Director: Mia Hansen-Løve
Writer: Mia Hansen-Løve
Cinematographer: Denis Lenoir
Producer: Charles Gillibert
by Jon Cvack
Things to Come is the third film I’ve seen from Mia Hansen-Løve (following Goodbye First Love (2011) and The Father of My Children (2009)) , and unfortunately the last one available on Netflix. The story involves a philosophy professor Nathalie Chazeaux (Isabelle Huppert) who’s on the verge of releasing an updated edition to her book of essays. Nathalie is a woman who looked like she was gorgeous about ten or fifteen years ago; now pushing into her late 50s/early 60s and grasping that her best years - both physically and intellectually - may be behind her.
Nathalie’s bipolar mother Yvette Lavastre (Édith Scob) has a similar degree of former sexiness, despite being at least twenty years Nathalie’s senior. Lately she’s been falling to psychotic breakdowns; calling Nathalie to come by her house, and if Natalie doesn’t answer, calling the fire department immediately after. She’s soon forced to enter the hospital, where the episodes take a toll on the nursing staff.
Nathalie also has an attractive ex-student Fabien (Roman Kolinka) who since graduating has joined an anarchist community, in which he and others his age, including a couple and their kid, plan to form a radical faction with the intent of ushering in a new revolution. Nathalie mentions how she admired his writing, wondering if he’d be interested in contributing to her new anthology while encouraging him to finish up his Phd.
Nathalie’s husband Heinz (André Marcon) is also a philosophy professor, specializing in anarchy, and having influenced much Fabien’s thinking, currently cheating on Nathalie with a younger woman. One day, their pregnant daughter confronts Heinz about the affair, demanding he tell her mom. He does, and without theatrics or grand exchanges, but rather through the conscious controlled rage which a moral philosophy professor would hope to profess, Nathalie breaks it off. A is A, what’s done is done, and that’s all there is to it.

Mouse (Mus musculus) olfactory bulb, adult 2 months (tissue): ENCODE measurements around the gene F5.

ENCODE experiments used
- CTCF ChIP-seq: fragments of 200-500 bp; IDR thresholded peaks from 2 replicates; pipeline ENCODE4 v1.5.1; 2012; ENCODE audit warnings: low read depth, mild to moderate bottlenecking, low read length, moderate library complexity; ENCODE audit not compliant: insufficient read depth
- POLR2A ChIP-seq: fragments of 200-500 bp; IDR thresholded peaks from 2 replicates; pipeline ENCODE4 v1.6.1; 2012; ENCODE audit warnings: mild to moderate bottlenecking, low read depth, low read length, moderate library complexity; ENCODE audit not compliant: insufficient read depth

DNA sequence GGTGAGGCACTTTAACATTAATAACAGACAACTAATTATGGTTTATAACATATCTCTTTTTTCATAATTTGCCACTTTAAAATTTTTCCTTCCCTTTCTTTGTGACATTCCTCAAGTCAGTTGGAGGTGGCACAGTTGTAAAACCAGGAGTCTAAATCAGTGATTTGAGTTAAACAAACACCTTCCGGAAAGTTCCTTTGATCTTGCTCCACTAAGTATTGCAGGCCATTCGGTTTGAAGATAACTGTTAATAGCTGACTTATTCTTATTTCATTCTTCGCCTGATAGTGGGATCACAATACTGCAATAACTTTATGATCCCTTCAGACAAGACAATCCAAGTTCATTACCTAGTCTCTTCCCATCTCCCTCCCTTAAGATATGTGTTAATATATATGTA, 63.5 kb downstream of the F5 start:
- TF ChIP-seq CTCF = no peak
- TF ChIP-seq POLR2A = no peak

Forced to care for her ailing mother, and now living alone in a half empty apartment, Nathalie decides to visit Fabien’s compound, deep in the beautiful countryside. The fantasy is so clear and yet it operates within a perfect logic - Fabien is young and idealistic, hoping to usher in a utopian society, and living up to Marx’s declarations to change the world, while Nathalie is content studying the continental concepts of beauty, love, and art. It separates them more than their ages, but still there’s a fantasy that it could work.
While this plot alone could have been a film, Mia knows masterfully avoids any chance of melodrama. She removes the magnifying glass that we’d so often see in these types of films. Of a woman scared to suffer the same fate as her mother does; hoping for one last romance, all while watching everything in her life crumble away. Isabelle Huppert does a magnificent job of portraying both contentment, excitement, and fear. There is philosophy discussed, but the film seems much more interested in how a philosophy professor - with all their knowledge and wisdom - would respond to the fact that life is darkening bit by bit. At other times, abruptly.
In the closing image we watch Nathalie hold her grandson, singing him to sleep. There are cozy Christmas decorations and her son-in-law and daughter and their friend are all there, and while we’re unsure how they feel, Nathalie is content. For now.
It’s a good film and I’m not sure how much better it could have been, and yet it left me feeling a bit uneasy. As the years race by and yearly traditions seem to repeat themselves with staggering speed, a film like this makes me see how close we all are to the end and that most of life isn’t all that exciting or thrilling. Even the events that should be.
BELOW: A fitting, non-spoiled ending
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